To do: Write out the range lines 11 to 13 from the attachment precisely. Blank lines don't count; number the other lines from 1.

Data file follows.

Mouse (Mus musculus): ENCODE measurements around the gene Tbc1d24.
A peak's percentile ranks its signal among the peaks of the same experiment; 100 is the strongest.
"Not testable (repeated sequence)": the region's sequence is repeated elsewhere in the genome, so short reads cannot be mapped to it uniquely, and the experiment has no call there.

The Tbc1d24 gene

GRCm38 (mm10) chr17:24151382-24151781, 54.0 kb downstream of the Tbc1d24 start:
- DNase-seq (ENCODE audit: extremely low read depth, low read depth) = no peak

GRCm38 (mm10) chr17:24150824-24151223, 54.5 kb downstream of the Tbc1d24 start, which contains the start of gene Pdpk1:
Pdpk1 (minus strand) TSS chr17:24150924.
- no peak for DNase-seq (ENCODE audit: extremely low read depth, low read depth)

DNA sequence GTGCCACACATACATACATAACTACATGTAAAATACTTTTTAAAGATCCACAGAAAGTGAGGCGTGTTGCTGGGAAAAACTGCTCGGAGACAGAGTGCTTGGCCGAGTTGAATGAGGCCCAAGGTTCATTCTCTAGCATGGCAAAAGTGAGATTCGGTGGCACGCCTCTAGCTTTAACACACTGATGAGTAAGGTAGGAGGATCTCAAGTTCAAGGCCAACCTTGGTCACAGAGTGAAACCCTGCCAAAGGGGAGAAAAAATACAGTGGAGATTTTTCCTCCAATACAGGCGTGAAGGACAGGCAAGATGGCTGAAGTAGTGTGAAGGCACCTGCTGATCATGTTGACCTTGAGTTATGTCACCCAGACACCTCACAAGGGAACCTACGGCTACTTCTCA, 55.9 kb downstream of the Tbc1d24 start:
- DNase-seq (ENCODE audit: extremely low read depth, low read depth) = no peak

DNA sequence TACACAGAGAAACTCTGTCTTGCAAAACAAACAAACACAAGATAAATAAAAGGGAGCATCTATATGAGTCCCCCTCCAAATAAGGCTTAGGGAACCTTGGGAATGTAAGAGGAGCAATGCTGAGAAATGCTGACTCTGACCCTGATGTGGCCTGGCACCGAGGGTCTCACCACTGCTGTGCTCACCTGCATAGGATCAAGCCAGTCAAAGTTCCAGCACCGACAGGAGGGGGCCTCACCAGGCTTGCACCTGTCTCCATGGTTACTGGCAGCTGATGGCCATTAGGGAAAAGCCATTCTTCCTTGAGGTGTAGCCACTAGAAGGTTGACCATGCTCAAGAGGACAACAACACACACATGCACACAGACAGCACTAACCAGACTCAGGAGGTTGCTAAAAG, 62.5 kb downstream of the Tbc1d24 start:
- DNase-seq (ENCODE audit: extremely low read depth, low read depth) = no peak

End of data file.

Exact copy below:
- DNase-seq (ENCODE audit: extremely low read depth, low read depth) = no peak

DNA sequence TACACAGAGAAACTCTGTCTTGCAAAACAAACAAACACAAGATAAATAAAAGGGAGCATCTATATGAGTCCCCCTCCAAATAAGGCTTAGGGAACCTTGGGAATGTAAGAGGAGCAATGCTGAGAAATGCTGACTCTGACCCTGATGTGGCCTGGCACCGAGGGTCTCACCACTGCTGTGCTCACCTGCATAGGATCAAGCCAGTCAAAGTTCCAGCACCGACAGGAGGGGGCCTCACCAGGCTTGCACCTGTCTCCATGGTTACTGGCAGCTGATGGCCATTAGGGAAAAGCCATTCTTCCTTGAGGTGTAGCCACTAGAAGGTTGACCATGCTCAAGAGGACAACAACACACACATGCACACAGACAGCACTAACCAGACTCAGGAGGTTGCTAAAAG, 62.5 kb downstream of the Tbc1d24 start:
- DNase-seq (ENCODE audit: extremely low read depth, low read depth) = no peak